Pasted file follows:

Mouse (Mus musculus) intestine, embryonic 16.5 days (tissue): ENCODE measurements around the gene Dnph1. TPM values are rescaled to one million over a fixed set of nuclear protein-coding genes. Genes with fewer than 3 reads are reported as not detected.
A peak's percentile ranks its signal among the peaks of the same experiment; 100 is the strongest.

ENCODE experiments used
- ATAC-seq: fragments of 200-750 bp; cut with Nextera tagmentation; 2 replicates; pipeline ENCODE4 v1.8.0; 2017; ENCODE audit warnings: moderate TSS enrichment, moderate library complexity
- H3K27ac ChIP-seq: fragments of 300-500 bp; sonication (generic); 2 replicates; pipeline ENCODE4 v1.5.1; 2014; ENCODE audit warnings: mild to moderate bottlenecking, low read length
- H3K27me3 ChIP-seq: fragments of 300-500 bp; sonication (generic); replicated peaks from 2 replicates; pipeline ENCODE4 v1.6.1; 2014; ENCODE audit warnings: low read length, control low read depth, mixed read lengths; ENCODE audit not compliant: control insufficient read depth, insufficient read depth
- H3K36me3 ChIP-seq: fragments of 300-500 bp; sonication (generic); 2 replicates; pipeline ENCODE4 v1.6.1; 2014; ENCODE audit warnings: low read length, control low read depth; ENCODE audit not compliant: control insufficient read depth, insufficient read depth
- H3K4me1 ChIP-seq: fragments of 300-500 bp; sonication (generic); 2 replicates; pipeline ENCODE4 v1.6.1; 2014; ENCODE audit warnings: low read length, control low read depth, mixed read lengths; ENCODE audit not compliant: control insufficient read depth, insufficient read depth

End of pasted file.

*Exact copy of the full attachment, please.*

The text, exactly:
Mouse (Mus musculus) intestine, embryonic 16.5 days (tissue): ENCODE measurements around the gene Dnph1. TPM values are rescaled to one million over a fixed set of nuclear protein-coding genes. Genes with fewer than 3 reads are reported as not detected.
A peak's percentile ranks its signal among the peaks of the same experiment; 100 is the strongest.

ENCODE experiments used
- ATAC-seq: fragments of 200-750 bp; cut with Nextera tagmentation; 2 replicates; pipeline ENCODE4 v1.8.0; 2017; ENCODE audit warnings: moderate TSS enrichment, moderate library complexity
- H3K27ac ChIP-seq: fragments of 300-500 bp; sonication (generic); 2 replicates; pipeline ENCODE4 v1.5.1; 2014; ENCODE audit warnings: mild to moderate bottlenecking, low read length
- H3K27me3 ChIP-seq: fragments of 300-500 bp; sonication (generic); replicated peaks from 2 replicates; pipeline ENCODE4 v1.6.1; 2014; ENCODE audit warnings: low read length, control low read depth, mixed read lengths; ENCODE audit not compliant: control insufficient read depth, insufficient read depth
- H3K36me3 ChIP-seq: fragments of 300-500 bp; sonication (generic); 2 replicates; pipeline ENCODE4 v1.6.1; 2014; ENCODE audit warnings: low read length, control low read depth; ENCODE audit not compliant: control insufficient read depth, insufficient read depth
- H3K4me1 ChIP-seq: fragments of 300-500 bp; sonication (generic); 2 replicates; pipeline ENCODE4 v1.6.1; 2014; ENCODE audit warnings: low read length, control low read depth, mixed read lengths; ENCODE audit not compliant: control insufficient read depth, insufficient read depth